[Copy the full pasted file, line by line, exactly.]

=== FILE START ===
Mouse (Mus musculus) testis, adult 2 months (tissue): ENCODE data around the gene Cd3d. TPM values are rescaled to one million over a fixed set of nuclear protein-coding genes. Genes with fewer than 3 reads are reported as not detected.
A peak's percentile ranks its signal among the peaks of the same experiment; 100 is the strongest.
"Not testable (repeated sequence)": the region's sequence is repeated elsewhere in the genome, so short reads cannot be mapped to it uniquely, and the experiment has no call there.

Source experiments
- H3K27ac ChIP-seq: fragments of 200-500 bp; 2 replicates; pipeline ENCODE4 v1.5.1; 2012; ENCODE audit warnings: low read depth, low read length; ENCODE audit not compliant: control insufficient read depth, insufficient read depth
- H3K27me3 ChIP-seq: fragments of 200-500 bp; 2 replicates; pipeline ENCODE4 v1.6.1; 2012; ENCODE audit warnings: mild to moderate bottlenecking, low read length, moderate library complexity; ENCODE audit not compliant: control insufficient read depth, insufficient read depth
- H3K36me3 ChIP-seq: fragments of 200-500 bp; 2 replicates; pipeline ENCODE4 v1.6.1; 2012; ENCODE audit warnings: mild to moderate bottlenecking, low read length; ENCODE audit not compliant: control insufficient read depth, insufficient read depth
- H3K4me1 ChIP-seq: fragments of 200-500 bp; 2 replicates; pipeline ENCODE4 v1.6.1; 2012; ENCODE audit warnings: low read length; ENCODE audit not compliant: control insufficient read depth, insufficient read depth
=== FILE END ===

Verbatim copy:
Mouse (Mus musculus) testis, adult 2 months (tissue): ENCODE data around the gene Cd3d. TPM values are rescaled to one million over a fixed set of nuclear protein-coding genes. Genes with fewer than 3 reads are reported as not detected.
A peak's percentile ranks its signal among the peaks of the same experiment; 100 is the strongest.
"Not testable (repeated sequence)": the region's sequence is repeated elsewhere in the genome, so short reads cannot be mapped to it uniquely, and the experiment has no call there.

Source experiments
- H3K27ac ChIP-seq: fragments of 200-500 bp; 2 replicates; pipeline ENCODE4 v1.5.1; 2012; ENCODE audit warnings: low read depth, low read length; ENCODE audit not compliant: control insufficient read depth, insufficient read depth
- H3K27me3 ChIP-seq: fragments of 200-500 bp; 2 replicates; pipeline ENCODE4 v1.6.1; 2012; ENCODE audit warnings: mild to moderate bottlenecking, low read length, moderate library complexity; ENCODE audit not compliant: control insufficient read depth, insufficient read depth
- H3K36me3 ChIP-seq: fragments of 200-500 bp; 2 replicates; pipeline ENCODE4 v1.6.1; 2012; ENCODE audit warnings: mild to moderate bottlenecking, low read length; ENCODE audit not compliant: control insufficient read depth, insufficient read depth
- H3K4me1 ChIP-seq: fragments of 200-500 bp; 2 replicates; pipeline ENCODE4 v1.6.1; 2012; ENCODE audit warnings: low read length; ENCODE audit not compliant: control insufficient read depth, insufficient read depth